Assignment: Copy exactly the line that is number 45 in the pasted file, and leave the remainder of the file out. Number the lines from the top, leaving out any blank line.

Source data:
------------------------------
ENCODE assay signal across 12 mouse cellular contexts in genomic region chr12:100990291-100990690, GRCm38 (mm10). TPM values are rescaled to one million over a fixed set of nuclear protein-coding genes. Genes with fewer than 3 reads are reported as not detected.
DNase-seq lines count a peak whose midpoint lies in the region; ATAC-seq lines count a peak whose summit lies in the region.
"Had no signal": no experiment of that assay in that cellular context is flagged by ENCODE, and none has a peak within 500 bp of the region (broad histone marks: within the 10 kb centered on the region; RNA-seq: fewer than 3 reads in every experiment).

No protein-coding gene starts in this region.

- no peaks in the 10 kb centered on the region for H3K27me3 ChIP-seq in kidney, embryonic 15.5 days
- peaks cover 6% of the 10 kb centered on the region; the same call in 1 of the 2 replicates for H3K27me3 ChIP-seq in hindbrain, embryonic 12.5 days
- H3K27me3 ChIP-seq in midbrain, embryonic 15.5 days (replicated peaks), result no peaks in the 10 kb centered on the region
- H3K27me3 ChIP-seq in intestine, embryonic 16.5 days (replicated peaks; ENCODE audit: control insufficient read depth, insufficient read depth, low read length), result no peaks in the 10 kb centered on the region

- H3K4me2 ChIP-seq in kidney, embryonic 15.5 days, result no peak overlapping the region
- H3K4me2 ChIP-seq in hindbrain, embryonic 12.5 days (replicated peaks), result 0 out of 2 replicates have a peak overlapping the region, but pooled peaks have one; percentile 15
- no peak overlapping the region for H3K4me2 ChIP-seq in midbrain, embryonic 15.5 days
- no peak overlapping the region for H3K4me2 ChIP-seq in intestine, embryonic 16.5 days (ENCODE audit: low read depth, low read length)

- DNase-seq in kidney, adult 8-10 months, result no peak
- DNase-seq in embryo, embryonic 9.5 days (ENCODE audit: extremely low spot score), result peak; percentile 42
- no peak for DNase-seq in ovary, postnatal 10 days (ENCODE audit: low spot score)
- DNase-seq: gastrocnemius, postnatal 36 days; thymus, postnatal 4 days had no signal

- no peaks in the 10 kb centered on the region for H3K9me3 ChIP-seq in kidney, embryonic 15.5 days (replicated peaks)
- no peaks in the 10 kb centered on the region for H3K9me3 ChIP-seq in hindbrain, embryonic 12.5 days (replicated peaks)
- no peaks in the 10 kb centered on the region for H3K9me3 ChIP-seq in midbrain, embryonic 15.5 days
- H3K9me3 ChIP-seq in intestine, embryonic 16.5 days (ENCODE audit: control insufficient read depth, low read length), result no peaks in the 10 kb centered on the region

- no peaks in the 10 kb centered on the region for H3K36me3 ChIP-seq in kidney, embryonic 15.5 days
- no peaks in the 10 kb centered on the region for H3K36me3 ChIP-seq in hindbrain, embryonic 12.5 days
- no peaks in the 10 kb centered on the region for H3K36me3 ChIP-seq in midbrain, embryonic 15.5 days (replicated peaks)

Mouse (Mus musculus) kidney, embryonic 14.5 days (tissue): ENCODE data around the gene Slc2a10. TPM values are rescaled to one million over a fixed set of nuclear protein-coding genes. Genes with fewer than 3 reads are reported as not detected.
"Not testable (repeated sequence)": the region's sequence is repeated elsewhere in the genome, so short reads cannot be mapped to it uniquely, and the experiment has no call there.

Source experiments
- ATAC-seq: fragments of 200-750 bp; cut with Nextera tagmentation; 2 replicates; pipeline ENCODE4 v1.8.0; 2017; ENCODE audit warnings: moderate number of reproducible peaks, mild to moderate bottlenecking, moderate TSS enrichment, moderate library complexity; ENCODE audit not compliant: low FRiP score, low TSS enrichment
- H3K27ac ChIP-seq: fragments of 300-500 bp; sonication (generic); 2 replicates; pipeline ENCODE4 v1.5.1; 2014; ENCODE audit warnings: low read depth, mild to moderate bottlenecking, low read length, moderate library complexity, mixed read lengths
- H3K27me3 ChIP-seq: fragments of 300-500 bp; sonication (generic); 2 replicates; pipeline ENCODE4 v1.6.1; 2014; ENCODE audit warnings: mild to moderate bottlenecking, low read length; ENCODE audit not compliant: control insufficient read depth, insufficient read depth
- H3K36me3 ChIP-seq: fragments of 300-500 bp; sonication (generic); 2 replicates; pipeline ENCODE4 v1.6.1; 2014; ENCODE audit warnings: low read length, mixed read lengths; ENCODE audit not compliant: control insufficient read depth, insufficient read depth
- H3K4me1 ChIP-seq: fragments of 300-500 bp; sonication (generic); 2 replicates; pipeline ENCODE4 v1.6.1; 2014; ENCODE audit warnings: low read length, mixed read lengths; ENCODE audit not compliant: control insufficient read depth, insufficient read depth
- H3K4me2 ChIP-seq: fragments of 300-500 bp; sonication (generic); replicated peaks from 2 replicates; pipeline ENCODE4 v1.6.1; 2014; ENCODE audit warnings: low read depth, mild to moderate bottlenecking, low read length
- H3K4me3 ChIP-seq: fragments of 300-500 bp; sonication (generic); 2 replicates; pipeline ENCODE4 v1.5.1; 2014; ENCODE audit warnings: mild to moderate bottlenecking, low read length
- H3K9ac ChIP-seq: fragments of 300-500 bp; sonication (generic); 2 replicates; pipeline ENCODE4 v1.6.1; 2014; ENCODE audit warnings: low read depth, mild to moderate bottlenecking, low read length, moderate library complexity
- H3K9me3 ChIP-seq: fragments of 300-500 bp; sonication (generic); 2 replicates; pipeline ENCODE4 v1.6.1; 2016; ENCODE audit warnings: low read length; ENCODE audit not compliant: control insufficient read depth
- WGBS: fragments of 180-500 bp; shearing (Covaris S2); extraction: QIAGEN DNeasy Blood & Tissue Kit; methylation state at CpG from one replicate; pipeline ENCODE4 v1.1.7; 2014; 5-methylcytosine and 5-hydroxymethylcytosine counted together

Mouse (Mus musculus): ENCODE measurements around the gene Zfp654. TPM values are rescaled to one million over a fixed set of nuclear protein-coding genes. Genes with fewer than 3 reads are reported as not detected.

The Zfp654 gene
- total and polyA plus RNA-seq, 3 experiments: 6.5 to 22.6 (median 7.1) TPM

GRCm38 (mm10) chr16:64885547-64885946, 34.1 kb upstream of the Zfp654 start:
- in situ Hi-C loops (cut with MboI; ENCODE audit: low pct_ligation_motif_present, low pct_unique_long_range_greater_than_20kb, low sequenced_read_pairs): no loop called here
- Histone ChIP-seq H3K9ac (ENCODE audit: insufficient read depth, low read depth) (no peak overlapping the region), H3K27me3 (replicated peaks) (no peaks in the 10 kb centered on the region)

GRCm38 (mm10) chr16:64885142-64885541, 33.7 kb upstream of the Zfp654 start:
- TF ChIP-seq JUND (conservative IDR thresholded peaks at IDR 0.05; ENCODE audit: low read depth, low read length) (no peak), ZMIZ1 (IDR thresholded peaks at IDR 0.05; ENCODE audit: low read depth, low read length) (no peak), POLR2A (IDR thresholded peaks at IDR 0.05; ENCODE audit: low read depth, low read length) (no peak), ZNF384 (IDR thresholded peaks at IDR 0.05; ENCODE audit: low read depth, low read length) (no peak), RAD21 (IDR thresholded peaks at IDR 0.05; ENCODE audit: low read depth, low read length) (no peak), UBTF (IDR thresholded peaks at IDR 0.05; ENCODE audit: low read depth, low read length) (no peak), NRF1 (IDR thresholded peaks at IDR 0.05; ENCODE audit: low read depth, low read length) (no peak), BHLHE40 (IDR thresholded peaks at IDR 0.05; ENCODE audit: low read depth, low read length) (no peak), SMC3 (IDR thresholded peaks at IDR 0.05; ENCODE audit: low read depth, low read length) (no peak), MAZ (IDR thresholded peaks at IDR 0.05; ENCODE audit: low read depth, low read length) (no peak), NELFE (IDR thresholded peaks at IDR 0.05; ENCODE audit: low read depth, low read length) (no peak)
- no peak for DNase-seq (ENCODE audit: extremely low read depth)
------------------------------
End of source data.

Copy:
- no peak for DNase-seq (ENCODE audit: extremely low read depth)